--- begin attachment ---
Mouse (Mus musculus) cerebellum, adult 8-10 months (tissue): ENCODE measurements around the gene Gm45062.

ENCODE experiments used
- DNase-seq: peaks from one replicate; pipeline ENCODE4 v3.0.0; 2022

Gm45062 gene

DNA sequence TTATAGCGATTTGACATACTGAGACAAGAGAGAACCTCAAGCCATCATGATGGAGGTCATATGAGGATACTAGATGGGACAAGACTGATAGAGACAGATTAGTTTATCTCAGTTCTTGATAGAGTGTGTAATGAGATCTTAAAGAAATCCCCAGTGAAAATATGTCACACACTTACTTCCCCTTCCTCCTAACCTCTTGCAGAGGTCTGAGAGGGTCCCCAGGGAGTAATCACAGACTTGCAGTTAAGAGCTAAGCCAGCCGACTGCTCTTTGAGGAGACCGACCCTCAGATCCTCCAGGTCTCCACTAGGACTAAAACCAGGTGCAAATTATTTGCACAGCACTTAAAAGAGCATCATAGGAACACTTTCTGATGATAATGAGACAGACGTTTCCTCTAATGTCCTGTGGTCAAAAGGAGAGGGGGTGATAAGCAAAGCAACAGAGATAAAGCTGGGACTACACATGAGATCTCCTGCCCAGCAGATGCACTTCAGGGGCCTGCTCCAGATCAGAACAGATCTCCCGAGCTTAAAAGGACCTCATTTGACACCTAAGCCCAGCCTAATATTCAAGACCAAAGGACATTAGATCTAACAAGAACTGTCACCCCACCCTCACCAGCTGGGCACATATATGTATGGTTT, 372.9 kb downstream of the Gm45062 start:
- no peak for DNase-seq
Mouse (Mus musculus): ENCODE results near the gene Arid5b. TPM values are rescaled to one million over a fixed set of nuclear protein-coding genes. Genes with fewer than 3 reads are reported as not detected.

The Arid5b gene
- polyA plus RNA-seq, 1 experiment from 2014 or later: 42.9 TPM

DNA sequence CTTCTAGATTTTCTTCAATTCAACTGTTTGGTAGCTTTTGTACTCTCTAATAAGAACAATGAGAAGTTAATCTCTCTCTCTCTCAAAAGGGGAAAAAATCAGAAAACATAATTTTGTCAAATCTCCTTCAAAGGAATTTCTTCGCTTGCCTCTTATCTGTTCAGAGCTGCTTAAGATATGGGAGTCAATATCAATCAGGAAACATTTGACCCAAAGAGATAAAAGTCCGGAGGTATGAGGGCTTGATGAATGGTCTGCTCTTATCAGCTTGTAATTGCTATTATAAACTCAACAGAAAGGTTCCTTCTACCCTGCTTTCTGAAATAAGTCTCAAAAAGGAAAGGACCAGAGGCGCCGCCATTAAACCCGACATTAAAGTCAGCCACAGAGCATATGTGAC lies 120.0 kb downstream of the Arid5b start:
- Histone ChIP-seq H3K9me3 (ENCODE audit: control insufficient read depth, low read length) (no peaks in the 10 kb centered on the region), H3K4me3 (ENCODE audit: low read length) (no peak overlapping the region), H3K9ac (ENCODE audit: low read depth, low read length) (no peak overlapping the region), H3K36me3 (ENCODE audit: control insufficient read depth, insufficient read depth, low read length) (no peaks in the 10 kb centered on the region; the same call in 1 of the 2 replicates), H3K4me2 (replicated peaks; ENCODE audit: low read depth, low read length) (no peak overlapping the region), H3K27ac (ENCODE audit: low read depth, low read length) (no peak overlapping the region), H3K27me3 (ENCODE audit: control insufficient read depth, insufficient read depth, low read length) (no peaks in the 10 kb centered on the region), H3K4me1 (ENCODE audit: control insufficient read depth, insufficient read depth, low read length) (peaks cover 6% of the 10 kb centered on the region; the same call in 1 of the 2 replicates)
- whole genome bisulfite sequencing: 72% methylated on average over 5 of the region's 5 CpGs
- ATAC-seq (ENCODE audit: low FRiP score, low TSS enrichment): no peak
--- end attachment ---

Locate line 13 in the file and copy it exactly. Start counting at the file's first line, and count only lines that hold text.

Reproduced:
- ATAC-seq (ENCODE audit: low FRiP score, low TSS enrichment): no peak